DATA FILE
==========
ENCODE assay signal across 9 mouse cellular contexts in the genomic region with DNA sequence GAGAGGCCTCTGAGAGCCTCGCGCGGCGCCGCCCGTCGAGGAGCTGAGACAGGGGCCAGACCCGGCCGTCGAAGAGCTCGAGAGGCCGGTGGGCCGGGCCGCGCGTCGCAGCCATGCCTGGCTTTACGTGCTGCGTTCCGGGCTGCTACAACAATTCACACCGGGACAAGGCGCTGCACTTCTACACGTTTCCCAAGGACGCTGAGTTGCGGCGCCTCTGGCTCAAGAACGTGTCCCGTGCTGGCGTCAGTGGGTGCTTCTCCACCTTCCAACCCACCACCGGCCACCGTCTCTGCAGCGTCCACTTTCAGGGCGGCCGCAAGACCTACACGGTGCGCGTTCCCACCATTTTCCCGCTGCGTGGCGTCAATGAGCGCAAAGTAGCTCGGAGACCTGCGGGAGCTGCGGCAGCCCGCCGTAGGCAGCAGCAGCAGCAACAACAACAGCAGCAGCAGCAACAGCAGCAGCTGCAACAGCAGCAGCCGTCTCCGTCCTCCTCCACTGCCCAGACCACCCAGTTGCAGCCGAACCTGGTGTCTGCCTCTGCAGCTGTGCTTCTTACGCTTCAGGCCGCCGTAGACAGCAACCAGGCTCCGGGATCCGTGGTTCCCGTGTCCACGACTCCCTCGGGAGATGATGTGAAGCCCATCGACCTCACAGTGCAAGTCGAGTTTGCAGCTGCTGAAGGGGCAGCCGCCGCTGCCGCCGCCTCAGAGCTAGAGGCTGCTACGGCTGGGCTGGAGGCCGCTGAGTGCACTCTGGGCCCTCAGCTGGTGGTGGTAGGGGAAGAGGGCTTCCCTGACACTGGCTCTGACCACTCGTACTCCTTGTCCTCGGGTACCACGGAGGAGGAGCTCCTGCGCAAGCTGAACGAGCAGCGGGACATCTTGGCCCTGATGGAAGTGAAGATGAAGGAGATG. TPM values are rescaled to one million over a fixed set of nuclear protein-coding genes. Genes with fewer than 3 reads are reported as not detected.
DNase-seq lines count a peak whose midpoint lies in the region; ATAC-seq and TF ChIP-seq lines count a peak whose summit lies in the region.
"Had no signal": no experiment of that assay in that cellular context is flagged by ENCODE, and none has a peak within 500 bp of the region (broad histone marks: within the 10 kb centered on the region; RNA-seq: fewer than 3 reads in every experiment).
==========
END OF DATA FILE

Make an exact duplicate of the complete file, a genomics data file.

ENCODE assay signal across 9 mouse cellular contexts in the genomic region with DNA sequence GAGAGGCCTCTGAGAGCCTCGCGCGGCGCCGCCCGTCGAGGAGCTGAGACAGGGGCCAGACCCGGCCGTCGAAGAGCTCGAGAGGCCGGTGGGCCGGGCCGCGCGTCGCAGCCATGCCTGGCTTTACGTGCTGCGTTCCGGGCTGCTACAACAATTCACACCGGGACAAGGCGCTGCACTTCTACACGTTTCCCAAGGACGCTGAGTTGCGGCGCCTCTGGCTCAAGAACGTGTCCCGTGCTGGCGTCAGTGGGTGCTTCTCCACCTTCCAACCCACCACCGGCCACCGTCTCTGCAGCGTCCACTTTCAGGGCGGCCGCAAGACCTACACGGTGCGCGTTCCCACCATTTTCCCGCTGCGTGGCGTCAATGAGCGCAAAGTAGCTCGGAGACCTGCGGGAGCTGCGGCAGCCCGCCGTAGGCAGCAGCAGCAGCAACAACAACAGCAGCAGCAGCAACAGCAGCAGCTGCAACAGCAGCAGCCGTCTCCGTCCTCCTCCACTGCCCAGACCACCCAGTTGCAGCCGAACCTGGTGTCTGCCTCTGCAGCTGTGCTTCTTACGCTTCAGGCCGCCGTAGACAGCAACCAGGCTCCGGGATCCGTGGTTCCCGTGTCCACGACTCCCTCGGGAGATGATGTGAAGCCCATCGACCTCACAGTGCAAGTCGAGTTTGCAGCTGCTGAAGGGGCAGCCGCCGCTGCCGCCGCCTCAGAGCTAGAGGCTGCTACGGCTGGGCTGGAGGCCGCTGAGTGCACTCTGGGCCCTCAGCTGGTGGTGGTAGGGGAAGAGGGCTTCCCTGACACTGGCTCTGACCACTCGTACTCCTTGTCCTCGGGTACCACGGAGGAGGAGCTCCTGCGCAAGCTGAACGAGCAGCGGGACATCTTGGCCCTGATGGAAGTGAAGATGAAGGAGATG. TPM values are rescaled to one million over a fixed set of nuclear protein-coding genes. Genes with fewer than 3 reads are reported as not detected.
DNase-seq lines count a peak whose midpoint lies in the region; ATAC-seq and TF ChIP-seq lines count a peak whose summit lies in the region.
"Had no signal": no experiment of that assay in that cellular context is flagged by ENCODE, and none has a peak within 500 bp of the region (broad histone marks: within the 10 kb centered on the region; RNA-seq: fewer than 3 reads in every experiment).